But the 2010 census proved what Republicans had feared: that white Americans are a diminishing majority — representing only 63 percent of the total population — and are projected to be a minority by 2025. African Americans, Hispanics and Asians are coloring both social and electoral lines, and President Obama's success in the 2008 election highlighted how formidable race and ethnicity are in predicting voting outcomes. He won 95 percent of black voters, 67 percent of Latinos and healthy percentages of college-educated whites — 56 percent of women and 42 percent of men. The GOP's reliance on the white working class alone became no longer viable.
Instead of expanding their party's membership by including minorities and young voters, Republicans chose to double-down, reinforcing its image as a white-male-dominated franchise. The original thinking, it appears, was that by using coded messages questioning Obama's nationality and religion, the GOP could lead white voters — regardless of socioeconomic status — to distrust the president.
The midterm elections of 2010 proved that these tactics were effective. Recent polls by Quinnipiac and Pew Research show that Obama has lost support among white voters without a college degree. He now averages 34 percent within the group, despite having won 40 percent of that vote in 2008.
The new voter-ID laws in key states like Ohio, Pennsylvania and Florida are designed to subvert any advantage Obama may have derived from African Americans and Latinos by offsetting it through a combination of minority-vote suppression and, possibly, a surge of white voters who are hostile to the president.
Optics vs. Reality
And herein lies the staggering genius of Romney's Paul Ryan pick. The optics alone reflect the far right's fantasy: an all-white, all-male ticket that appeases the GOP base. In fact, Ryan seems nearly identical to Romney's own sons: tall, dark-haired and preppy. No Latino like Sen. Marco Rubio of Florida, and no woman like Sarah Palin. This picture-perfect ticket says that the Romney-Ryan plan is to restore American power to its paler past.
But dig a little deeper and Ryan — just like Romney — doesn't measure up.
First elected in 1998, Ryan is not a fresh face. He was a reliable vote for President George W. Bush, voting for the original Bush tax cuts as well as the wars in Afghanistan and Iraq, even though they were financed by deficit spending. He supported the costly and unfunded Medicare D prescription-drug plan, which conservatives now call socialist. Ryan even approved Bush's bank-bailout program, known as TARP.
All of these measures added more than $5 trillion to the national debt, but now Ryan blames Obama's policies for being the root cause of what was clearly Republican ineptitude.
Romney has largely been framed, even by his Republican-primary competitors, as a wealthy tycoon, out of touch with the average voter. Paul Ryan, however, is an apple not far from the same tree. He decries reliance on the state, but his biography shows that he benefits hugely from the hard work of others. He collects a salary — with health benefits — from the very government that he claims should be smaller, and he opposes "Obamacare," which offers Americans the benefits that Ryan and his family already enjoy.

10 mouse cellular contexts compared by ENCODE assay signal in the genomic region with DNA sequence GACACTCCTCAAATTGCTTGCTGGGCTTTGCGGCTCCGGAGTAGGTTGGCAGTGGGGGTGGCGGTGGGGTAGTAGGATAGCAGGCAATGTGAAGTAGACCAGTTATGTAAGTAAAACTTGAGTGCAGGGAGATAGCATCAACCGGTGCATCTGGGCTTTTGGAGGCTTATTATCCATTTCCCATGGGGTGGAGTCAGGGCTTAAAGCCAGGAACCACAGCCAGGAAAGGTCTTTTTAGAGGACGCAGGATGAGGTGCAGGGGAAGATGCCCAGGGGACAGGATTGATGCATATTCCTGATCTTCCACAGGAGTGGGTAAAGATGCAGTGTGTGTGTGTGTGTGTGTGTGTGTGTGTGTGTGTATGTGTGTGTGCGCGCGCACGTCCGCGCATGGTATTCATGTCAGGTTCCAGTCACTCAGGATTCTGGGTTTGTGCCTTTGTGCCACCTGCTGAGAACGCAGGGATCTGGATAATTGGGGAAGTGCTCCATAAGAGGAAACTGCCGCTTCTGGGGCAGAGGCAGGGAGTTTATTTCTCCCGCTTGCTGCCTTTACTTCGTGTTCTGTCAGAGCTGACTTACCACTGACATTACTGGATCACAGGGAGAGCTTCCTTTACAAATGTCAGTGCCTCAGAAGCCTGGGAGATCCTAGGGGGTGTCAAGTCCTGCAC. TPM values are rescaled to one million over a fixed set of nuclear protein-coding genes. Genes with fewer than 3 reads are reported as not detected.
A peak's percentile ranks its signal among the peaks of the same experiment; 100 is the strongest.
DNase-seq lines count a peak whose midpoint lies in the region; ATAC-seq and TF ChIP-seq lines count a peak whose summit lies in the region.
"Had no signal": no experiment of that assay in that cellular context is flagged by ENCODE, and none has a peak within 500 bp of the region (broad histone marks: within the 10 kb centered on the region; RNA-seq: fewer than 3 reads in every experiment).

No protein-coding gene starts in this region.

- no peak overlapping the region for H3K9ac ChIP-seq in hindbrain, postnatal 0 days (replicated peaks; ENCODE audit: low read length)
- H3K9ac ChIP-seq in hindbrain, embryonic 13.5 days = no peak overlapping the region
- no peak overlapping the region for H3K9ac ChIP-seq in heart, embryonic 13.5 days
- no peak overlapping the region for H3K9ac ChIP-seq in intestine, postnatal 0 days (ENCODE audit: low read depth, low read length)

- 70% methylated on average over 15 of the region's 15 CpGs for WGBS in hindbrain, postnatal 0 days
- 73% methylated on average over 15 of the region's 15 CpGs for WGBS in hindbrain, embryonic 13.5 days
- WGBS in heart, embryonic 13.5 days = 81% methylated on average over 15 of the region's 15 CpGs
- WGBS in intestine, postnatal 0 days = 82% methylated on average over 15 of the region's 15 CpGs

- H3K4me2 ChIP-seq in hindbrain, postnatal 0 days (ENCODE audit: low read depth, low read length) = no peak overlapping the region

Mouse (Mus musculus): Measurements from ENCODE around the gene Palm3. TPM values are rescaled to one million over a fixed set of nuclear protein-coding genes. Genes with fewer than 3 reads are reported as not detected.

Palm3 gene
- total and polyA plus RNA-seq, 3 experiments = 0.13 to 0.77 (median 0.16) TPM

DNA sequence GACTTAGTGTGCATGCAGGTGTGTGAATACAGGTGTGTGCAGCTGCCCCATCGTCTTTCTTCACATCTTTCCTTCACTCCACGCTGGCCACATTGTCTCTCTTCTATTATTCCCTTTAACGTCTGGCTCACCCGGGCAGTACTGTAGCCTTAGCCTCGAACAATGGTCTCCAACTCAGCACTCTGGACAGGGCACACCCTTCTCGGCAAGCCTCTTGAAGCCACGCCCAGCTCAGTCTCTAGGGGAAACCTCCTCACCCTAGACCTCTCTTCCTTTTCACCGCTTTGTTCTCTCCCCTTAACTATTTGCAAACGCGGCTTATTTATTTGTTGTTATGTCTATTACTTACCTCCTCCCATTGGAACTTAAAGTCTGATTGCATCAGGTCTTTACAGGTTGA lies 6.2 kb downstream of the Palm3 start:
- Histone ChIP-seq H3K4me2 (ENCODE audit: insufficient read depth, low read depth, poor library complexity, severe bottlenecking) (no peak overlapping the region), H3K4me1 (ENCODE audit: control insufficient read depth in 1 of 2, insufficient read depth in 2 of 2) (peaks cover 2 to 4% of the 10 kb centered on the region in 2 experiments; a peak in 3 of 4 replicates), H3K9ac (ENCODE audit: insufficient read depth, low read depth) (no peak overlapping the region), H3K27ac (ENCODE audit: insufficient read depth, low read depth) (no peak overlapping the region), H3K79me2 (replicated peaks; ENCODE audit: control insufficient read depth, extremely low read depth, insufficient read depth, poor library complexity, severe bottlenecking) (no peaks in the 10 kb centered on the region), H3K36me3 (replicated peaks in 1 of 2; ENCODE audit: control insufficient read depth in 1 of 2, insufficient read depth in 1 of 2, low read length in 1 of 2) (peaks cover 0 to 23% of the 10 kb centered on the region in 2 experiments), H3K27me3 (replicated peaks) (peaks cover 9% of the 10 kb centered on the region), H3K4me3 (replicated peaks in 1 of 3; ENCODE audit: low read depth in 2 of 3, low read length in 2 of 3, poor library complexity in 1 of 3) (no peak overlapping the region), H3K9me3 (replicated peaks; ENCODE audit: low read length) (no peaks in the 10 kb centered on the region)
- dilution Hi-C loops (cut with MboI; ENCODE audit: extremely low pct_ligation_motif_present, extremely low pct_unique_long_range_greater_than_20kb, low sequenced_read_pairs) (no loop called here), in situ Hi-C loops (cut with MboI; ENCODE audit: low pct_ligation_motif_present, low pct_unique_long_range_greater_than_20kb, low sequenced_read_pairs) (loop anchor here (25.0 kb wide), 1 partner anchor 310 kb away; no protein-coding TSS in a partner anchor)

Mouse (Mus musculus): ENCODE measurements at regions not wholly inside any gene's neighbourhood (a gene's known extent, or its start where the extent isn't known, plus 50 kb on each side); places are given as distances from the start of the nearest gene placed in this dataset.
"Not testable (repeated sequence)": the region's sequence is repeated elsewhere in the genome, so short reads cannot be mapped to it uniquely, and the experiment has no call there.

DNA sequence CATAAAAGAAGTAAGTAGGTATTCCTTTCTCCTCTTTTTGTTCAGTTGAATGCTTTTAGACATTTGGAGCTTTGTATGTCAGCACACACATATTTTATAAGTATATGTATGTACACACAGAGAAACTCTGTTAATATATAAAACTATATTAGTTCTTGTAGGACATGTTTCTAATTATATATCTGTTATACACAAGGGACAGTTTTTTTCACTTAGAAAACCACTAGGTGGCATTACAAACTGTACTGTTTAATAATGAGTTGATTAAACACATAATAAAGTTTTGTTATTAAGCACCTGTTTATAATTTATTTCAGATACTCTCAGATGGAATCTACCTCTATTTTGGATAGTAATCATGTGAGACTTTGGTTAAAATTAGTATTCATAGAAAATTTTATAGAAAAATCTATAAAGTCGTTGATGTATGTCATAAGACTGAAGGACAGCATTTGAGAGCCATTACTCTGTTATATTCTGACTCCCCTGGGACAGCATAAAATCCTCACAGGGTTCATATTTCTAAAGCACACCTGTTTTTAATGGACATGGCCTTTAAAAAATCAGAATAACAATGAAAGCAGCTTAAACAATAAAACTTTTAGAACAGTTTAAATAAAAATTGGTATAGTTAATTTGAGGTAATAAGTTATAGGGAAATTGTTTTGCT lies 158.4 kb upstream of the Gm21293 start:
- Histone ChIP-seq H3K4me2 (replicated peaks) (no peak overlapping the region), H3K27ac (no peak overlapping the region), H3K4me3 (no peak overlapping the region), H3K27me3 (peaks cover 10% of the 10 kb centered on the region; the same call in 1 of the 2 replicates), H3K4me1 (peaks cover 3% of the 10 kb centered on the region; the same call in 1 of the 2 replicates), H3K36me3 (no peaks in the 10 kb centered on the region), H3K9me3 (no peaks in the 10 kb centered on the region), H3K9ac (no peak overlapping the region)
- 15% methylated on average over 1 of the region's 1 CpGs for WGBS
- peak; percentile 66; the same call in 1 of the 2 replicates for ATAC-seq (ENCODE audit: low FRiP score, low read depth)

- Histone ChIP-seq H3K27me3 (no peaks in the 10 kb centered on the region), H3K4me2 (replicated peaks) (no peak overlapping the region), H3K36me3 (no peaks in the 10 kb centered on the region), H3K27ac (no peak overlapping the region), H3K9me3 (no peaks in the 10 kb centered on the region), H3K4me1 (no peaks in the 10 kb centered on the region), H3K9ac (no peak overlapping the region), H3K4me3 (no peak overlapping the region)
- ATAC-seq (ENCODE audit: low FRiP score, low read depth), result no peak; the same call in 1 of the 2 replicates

This is where the hypocritical meets the unforgivable.
Undoubtedly, Ryan was chosen in part because his Midwestern roots may appeal to voters in rural areas of Pennsylvania, Ohio and Wisconsin. In the wake of Republican Gov. Scott Walker's win in Wisconsin's recall election, Romney is hopeful that Ryan's home state is in play. But the disconnect between reality and Ryan's proposals proves how out of touch Republicans have become — even with devoted working-class whites.
Already Ryan has followed Romney's surreptitious lead, saying in a 60 Minutes interview with CBS' Bob Schieffer that he's willing to turn over only two years of tax returns. The two candidates appear to be applying for country club membership in the old boys' network — not trying to become leaders of the free world and an ethnically, racially and culturally diverse nation.
This Republican ticket reflects a party of dead ideas, stuck in a past that we need to forget.
Edward Wyckoff Williams is contributing editor at The Root. He is a columnist and political analyst, appearing on MSNBC, Al-Jazeera, CBS Washington and national syndicated radio. Follow him on Twitter and on Facebook.
Edward Wyckoff Williams is a contributing editor at The Root. He is a columnist and political analyst, appearing on Al-Jazeera, MSNBC, ABC, CBS Washington and national syndicated radio. Follow him on Twitter and on Facebook.